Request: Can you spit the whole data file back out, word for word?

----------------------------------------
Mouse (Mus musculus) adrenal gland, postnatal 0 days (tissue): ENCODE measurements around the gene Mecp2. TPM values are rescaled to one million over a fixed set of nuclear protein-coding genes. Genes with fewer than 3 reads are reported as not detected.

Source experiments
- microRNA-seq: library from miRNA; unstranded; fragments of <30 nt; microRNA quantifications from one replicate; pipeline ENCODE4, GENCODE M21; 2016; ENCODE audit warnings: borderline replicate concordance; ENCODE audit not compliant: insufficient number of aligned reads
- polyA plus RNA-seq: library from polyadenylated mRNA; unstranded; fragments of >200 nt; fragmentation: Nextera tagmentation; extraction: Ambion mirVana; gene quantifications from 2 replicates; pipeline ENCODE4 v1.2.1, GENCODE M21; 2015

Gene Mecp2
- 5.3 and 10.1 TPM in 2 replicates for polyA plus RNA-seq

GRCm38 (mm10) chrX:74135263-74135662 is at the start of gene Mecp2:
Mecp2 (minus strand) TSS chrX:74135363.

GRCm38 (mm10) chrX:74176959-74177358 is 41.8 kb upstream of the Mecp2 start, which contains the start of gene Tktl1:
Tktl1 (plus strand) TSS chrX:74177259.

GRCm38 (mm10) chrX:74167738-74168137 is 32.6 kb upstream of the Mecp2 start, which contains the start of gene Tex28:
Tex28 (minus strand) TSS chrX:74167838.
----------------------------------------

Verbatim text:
Mouse (Mus musculus) adrenal gland, postnatal 0 days (tissue): ENCODE measurements around the gene Mecp2. TPM values are rescaled to one million over a fixed set of nuclear protein-coding genes. Genes with fewer than 3 reads are reported as not detected.

Source experiments
- microRNA-seq: library from miRNA; unstranded; fragments of <30 nt; microRNA quantifications from one replicate; pipeline ENCODE4, GENCODE M21; 2016; ENCODE audit warnings: borderline replicate concordance; ENCODE audit not compliant: insufficient number of aligned reads
- polyA plus RNA-seq: library from polyadenylated mRNA; unstranded; fragments of >200 nt; fragmentation: Nextera tagmentation; extraction: Ambion mirVana; gene quantifications from 2 replicates; pipeline ENCODE4 v1.2.1, GENCODE M21; 2015

Gene Mecp2
- 5.3 and 10.1 TPM in 2 replicates for polyA plus RNA-seq

GRCm38 (mm10) chrX:74135263-74135662 is at the start of gene Mecp2:
Mecp2 (minus strand) TSS chrX:74135363.

GRCm38 (mm10) chrX:74176959-74177358 is 41.8 kb upstream of the Mecp2 start, which contains the start of gene Tktl1:
Tktl1 (plus strand) TSS chrX:74177259.

GRCm38 (mm10) chrX:74167738-74168137 is 32.6 kb upstream of the Mecp2 start, which contains the start of gene Tex28:
Tex28 (minus strand) TSS chrX:74167838.